If your reported credit score is lower than expected, there may be quick ways to raise it. Depending on what keeps it lower, you could gain up to 100 points relatively quickly.
Scores in the ‘fair’ and ‘poor’ ranges of credit scores can yield significant results, allowing better access to loans or credit cards and more favorable terms.
Can You Improve Your Credit by 100 Points?
If you have a low score, you stand a better chance of benefiting quickly than someone with a strong credit history.
If you start with a higher score, you probably don’t need 100 points to make a big difference in the credit you can get. Simply improving your credit score can make life easier, giving you a better chance of getting the best loan or credit card terms.
Here are some tips to quickly improve or restore your profile:
Pay Bills on Time
No credit improvement strategy is effective if you pay late. Why? Late payments are the biggest factor affecting credit scores, and late payments can remain on your credit report for up to seven years.
If you default on a payment by 30 days or more, call your creditor immediately. Agree to pay if you can, and ask if the creditor will consider no longer reporting the late payment to the credit bureau.
Even if the creditor does not agree, it is worth getting the account settled as soon as possible. Every month that the account is marked delinquent damages your credit score. Fortunately, the impact of late payments diminishes over time. Showing a number of positive credit behaviors after a delinquency can help to repair the damage faster and ultimately improve your credit quality.
If you can’t pay everything on time, know how to prioritize your bills. Check out the financial assistance available for the coronavirus pandemic.
Make Frequent Payments
If you can make small payments – often called micropayments – throughout the month, it can help keep your credit card balance low and improve your credit quality. Making several payments over the course of a month improves your credit score, called credit utilization. After a history of late payments, this is another factor that has a big impact on your score.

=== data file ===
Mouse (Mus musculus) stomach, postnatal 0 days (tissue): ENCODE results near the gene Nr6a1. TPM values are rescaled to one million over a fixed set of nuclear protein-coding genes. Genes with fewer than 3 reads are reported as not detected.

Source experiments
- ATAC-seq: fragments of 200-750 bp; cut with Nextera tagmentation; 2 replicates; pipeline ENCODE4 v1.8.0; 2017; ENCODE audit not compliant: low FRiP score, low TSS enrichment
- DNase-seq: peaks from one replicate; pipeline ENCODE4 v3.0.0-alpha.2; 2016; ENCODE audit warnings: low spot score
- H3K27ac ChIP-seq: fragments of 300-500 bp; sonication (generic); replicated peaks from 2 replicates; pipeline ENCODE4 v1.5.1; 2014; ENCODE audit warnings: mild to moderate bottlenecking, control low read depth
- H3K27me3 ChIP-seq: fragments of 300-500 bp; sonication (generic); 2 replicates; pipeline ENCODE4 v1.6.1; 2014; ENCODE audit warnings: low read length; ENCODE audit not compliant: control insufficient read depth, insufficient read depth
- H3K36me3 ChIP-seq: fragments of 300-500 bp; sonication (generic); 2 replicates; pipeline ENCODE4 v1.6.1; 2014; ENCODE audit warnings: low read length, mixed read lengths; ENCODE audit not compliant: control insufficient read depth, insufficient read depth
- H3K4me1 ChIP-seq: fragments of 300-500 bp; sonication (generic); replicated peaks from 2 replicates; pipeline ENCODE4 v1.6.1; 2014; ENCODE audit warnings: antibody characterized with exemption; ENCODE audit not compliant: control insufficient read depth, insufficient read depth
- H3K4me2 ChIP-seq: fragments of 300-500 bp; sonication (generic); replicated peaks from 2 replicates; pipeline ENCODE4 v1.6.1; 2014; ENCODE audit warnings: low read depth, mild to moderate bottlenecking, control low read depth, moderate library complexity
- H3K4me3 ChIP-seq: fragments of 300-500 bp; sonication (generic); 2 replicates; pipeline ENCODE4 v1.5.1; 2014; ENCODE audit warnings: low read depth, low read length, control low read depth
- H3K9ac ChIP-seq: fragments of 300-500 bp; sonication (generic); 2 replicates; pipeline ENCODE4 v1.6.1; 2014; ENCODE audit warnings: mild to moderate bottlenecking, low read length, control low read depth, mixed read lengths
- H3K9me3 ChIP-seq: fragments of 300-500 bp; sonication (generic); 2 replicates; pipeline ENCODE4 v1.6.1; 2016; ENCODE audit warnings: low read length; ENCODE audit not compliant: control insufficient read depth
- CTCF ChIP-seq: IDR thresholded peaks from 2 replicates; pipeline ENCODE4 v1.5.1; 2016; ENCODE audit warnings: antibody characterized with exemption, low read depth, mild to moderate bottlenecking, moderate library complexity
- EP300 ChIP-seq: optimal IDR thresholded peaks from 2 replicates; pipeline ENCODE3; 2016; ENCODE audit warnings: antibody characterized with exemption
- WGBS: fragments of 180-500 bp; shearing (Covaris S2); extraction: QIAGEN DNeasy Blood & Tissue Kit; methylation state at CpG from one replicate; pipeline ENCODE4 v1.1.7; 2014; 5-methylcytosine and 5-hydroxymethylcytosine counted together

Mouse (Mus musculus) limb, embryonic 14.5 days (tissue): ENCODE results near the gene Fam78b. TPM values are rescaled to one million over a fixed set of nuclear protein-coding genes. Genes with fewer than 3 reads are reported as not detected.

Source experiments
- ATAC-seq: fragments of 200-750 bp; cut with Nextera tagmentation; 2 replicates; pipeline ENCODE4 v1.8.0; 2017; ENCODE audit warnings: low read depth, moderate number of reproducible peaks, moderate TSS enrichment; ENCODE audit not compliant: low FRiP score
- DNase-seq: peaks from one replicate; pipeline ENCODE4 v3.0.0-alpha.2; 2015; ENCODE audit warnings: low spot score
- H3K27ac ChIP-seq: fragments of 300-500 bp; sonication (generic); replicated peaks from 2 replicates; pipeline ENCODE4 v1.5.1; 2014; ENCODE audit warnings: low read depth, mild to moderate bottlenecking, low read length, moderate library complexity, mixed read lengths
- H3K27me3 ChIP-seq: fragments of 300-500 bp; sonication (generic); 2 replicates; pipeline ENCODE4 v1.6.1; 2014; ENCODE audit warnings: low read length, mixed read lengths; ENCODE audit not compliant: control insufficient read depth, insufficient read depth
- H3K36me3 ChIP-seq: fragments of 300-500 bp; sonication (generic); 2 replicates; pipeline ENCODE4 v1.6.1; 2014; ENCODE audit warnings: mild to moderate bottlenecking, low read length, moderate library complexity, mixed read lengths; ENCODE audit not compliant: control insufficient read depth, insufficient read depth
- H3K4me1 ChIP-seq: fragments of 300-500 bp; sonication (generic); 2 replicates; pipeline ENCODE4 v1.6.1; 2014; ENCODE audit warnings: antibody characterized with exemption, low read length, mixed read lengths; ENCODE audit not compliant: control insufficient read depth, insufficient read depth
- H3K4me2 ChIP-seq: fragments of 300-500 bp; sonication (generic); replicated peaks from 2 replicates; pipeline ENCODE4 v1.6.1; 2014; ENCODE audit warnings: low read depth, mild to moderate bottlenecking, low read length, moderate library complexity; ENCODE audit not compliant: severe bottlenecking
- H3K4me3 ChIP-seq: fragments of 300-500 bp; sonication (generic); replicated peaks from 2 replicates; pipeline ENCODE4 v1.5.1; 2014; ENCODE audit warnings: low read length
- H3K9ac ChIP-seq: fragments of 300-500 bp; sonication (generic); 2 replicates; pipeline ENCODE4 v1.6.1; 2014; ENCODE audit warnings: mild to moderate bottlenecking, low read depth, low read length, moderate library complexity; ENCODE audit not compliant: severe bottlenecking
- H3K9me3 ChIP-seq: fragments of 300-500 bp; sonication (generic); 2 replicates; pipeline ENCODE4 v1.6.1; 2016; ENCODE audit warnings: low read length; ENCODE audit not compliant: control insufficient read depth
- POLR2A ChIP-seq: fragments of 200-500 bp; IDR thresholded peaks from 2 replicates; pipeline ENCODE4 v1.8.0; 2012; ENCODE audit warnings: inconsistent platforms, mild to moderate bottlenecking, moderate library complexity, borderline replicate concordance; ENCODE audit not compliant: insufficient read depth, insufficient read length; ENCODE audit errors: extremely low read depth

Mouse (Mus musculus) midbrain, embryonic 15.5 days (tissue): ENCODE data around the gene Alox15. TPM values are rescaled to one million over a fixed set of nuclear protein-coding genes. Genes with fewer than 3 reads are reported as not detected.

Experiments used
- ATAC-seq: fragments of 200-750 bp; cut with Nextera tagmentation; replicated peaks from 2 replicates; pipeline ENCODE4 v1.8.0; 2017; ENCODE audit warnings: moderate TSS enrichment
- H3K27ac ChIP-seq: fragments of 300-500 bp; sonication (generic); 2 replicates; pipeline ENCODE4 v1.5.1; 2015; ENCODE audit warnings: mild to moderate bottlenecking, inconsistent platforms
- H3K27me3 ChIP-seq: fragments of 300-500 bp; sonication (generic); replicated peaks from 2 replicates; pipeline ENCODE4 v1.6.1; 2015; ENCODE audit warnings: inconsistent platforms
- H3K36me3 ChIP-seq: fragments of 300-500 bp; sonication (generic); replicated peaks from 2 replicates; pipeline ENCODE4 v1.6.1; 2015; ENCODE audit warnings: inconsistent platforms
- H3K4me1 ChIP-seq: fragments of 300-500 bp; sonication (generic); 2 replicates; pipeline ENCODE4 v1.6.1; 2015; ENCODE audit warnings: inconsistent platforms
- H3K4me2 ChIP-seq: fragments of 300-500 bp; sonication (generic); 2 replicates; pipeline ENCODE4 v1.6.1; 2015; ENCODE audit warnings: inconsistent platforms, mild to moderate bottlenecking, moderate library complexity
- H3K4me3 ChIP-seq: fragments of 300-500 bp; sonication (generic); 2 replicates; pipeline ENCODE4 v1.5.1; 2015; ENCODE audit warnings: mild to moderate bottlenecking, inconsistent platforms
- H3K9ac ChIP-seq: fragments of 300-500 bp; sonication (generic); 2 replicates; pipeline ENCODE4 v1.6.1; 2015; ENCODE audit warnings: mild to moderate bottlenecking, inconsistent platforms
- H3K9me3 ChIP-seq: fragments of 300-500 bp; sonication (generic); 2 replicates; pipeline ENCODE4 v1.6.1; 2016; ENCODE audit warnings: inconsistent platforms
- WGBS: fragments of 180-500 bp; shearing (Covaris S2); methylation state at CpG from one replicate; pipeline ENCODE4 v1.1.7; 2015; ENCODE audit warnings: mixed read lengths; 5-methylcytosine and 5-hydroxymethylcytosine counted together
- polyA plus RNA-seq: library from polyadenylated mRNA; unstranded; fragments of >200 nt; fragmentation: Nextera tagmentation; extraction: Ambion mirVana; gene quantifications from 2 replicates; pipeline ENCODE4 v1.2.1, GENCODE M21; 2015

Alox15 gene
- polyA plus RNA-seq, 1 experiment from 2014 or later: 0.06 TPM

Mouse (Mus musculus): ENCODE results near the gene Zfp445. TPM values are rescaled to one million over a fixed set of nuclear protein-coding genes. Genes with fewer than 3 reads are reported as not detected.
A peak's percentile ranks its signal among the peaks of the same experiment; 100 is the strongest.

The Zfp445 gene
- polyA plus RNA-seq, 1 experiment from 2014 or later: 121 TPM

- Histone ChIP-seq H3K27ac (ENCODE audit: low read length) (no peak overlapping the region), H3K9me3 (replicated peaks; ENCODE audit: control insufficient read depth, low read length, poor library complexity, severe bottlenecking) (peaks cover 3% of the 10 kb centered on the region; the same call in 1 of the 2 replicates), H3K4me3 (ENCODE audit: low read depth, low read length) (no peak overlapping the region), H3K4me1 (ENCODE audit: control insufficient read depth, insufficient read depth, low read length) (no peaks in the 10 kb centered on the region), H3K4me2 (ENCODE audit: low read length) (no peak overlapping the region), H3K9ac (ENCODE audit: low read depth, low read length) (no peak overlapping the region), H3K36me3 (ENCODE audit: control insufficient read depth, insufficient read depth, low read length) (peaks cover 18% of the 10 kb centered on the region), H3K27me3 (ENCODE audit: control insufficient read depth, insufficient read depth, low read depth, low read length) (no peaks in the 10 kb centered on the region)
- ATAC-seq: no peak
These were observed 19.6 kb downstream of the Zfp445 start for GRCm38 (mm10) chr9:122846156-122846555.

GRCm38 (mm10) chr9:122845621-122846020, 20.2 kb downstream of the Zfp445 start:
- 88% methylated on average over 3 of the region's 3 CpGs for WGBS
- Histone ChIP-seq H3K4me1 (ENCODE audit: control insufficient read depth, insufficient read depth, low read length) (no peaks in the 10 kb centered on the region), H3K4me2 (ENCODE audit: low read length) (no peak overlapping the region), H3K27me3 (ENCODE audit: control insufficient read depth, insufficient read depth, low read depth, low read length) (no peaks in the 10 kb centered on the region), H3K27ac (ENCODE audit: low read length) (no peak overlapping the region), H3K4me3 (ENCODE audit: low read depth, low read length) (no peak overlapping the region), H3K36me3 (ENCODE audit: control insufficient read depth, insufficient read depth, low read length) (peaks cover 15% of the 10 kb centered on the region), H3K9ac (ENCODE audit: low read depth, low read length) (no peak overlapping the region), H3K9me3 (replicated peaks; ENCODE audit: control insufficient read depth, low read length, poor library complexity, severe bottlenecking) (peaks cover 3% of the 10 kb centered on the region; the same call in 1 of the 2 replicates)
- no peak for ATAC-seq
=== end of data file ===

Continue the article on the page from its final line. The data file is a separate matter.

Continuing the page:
If you can keep your usage low instead of letting it build up towards the due date, it should benefit your score immediately.
Ask For Higher Credit Limits
If your credit limit goes up and your balance stays the same, this immediately reduces your overall credit utilization, improving your credit. If your income has increased or you have more years of positive credit experience, you have a decent chance of getting a higher limit. Call your card issuer and find if you can get a higher limit without a “hard” credit issue, which could temporarily lower your score by a few points. Some banks may also be willing to work with you during the COVID-19 crisis.
Dispute Credit Report Errors
An error on your credit report can worsen your credit score. Correcting it can help you improve your credit quickly.
You are currently entitled to a free weekly report from each of the three major credit bureaus: Equifax, Experian and TransUnion. Request these reports and check them for errors, such as late payments when you have made a payment on time or negative information that is too old to list any longer.
If you have identified them, challenge these errors to have it corrected. Credit bureaus have thirty days to respond and investigate. Some companies offer to dispute errors and get your credit fixed quickly, but be careful before you choose this option.
Use a Secured Credit Card
Another method to build credit from scratch or improve your credit is by using a secured credit card. A cash deposit backs this type of card; you pay it in advance and the deposit is usually the same amount as your credit limit. You can use it like a regular credit card, and timely payments help your credit. Choose a credit card that reports your activity to all credit bureaus. You may also want to consider exploring alternative credit cards that don’t require collateral.
Keep Credit Cards Open
If you’re trying to boost your credit profile, be aware that closing credit cards can make this difficult. Closing a credit card means that you will lose that card’s credit limit when your overall credit utilization is calculated, which can lead to a lower score. Keep the card open and use it from time to time so that the card issuer does not close it.
Let us know in the comments section what are your tips for improving your credit score.